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EXPLAINED: How Britons can live and work in Spain after Brexit

It’s become considerably harder for UK nationals wanting to move to Spain to do so now that they need a work permit, but it’s not impossible.

EXPLAINED: How Britons can live and work in Spain after Brexit
Will UK nationals be able to land English teaching jobs in Spain easily? Short answer: Not anymore. Photo: AFP

Since Brexit came into force on January 1 2021, UK nationals no longer have the automatic right to get a job in Spain or anywhere else in the EU. 

They technically don’t have the right to apply for a job or a work visa from Spain either, having to carry out the application from the UK or wherever they are through the Spanish consulate, just as it is for other non-EU nationals.

So what are the options for Britons of working age who want to live and work in Spain and who can’t afford other schemes such as Spain’s non-lucrative visa or the so-called golden visa?

The two main choices are a work permit as an employee and a work permit as a self-employed worker, both of which have their challenges as non-EU citizens.

Work permit as an employee (por cuenta ajena)

In order to be considered for a job as a non-EU national, in the majority of cases the position must be on Spain’s shortage occupation list.

The latest 12-page list published by Spanish employment agency SEPE is downloadable here, but overall the type of positions advertised are 95 percent in the maritime and shipping industry (from naval mechanics to ferry staff, chefs and waiters), as well as sports coaches.

In all fairness, it’s a pretty limited and disheartening list for the majority of British professionals interested in a move to Spain, but it is usually updated every quarter so there could be new positions opening. 

You also have to consider that your employer will have to declare that there was no suitable Spanish or EU candidate available to fill the position. The fact that it’s listed as an ocupación de dificil cobertura (skills shortage) is likely to play in your favour as that gives Spain’s employment ministry no choice but to accept non-EU nationals as candidates.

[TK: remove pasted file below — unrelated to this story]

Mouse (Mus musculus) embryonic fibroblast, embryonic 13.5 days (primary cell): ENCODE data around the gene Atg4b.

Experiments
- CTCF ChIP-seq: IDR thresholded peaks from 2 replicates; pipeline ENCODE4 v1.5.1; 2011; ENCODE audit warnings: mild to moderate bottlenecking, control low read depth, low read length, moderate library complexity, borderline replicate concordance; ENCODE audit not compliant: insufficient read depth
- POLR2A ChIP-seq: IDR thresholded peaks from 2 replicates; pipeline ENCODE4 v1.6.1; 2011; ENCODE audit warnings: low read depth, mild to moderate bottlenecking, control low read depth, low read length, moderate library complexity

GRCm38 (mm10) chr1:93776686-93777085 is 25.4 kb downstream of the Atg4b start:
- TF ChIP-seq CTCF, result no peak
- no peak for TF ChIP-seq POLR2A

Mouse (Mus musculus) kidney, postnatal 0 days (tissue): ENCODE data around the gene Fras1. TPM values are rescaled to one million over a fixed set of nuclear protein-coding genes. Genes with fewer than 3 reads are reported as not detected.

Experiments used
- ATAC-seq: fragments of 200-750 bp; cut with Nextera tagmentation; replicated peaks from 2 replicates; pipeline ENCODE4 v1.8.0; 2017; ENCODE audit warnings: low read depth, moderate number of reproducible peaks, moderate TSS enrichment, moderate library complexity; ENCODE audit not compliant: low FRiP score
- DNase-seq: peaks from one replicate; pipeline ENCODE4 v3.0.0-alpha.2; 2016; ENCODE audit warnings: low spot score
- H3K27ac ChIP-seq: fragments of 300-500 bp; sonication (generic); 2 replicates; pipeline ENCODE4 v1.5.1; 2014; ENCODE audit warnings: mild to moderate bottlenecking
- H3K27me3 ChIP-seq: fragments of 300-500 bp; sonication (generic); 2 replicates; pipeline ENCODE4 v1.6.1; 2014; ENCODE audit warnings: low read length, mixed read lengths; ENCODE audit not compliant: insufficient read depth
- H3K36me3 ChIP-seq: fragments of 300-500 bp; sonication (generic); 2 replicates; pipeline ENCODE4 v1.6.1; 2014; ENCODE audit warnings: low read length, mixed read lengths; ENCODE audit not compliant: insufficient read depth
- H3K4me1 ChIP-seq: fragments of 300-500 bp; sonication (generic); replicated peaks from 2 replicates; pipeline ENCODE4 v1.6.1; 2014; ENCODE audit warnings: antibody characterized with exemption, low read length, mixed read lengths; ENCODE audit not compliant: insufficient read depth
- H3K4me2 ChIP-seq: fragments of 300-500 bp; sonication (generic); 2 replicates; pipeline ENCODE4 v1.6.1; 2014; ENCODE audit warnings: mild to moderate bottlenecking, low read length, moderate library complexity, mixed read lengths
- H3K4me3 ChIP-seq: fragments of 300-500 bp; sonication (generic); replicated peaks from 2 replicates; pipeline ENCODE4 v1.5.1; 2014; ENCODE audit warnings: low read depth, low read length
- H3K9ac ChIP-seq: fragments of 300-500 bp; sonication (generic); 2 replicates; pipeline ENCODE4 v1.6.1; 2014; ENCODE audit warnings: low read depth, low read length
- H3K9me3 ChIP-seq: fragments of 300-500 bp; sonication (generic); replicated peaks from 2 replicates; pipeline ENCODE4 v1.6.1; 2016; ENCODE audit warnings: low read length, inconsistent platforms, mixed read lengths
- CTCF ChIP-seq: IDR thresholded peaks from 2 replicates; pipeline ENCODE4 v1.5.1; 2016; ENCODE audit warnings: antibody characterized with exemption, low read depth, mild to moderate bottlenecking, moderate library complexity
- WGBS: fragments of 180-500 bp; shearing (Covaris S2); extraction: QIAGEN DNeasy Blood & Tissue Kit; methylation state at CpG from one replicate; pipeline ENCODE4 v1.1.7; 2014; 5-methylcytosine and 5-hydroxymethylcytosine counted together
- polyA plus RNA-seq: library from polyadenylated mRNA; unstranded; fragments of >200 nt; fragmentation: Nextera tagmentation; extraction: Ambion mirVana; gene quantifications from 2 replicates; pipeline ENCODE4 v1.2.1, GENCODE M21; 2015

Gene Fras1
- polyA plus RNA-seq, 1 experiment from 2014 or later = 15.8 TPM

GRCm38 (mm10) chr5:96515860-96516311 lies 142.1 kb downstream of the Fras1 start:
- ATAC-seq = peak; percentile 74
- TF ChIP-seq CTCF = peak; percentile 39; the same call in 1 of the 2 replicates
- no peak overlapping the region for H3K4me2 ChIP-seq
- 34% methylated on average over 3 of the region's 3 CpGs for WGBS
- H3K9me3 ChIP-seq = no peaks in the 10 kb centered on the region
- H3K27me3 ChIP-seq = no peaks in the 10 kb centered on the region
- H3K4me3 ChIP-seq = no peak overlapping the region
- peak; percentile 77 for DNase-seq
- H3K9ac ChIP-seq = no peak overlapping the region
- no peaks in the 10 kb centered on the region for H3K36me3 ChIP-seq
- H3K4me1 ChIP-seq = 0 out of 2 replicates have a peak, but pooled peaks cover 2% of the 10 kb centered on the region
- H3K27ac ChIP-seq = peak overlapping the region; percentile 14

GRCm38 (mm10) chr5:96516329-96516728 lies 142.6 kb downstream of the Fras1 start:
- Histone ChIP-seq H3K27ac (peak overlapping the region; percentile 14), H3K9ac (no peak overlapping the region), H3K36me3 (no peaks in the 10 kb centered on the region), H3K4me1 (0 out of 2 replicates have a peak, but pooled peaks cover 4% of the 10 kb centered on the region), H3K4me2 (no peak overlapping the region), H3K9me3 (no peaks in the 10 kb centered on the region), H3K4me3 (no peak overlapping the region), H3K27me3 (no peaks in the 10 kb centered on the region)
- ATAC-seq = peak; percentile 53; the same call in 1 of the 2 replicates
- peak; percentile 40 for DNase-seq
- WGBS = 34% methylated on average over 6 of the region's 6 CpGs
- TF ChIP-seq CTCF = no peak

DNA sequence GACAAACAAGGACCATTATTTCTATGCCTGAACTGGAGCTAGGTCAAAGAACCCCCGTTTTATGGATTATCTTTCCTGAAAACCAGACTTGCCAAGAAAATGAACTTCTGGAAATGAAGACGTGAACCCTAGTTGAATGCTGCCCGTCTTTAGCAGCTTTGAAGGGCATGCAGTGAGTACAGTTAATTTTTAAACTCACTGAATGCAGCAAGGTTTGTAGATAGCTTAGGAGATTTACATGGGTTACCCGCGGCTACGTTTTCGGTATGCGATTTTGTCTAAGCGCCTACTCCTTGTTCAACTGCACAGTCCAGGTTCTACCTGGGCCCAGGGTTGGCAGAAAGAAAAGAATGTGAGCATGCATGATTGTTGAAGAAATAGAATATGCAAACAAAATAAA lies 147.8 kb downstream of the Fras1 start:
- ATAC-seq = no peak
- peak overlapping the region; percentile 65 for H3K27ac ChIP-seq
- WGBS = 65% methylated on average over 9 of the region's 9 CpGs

It is technically possible to apply for a work permit for a job that isn’t on SEPE’s list, but your prospective employer will have to vouch for you further still and really convince Spanish civil servants that there weren’t any local candidates available.

If you have found a job offer that you’re suitable for, you must start your application from the Spanish consulate in the UK or the country in which you live, that’s if there is of course interest on the part of your prospective employer as they have to sponsor you and start the application procedure themselves at their regional department of Labour and Immigration.

So even if you had scouted for work while ‘on holiday’ in Spain and managed to agree to a deal with your future boss, you wouldn’t be able to do any of the paperwork from Spain.

Bear in mind that your proficiency in Spanish may also be a key factor in landing the position and that your profession and qualifications (especially regulated ones like doctors, architects, lawyers) may need to be recognised first as a result of Brexit.

The standard employee’s work permit in Spain lasts one year and can be easily renewed if your work conditions haven’t changed.

What about English teaching after Brexit?

There has been no mention yet by the Spanish government as to whether it will fast-track work permits for British English teachers wanting to come to Spain.

Teaching English is a job that many anglophones in Spain take up as native teachers are very much sought after and the pay isn’t too bad either.

Whereas Britons previously didn’t often need an English teaching qualification to land a job and could simply shop around at language schools and academies in person, this will no longer be as straightforward.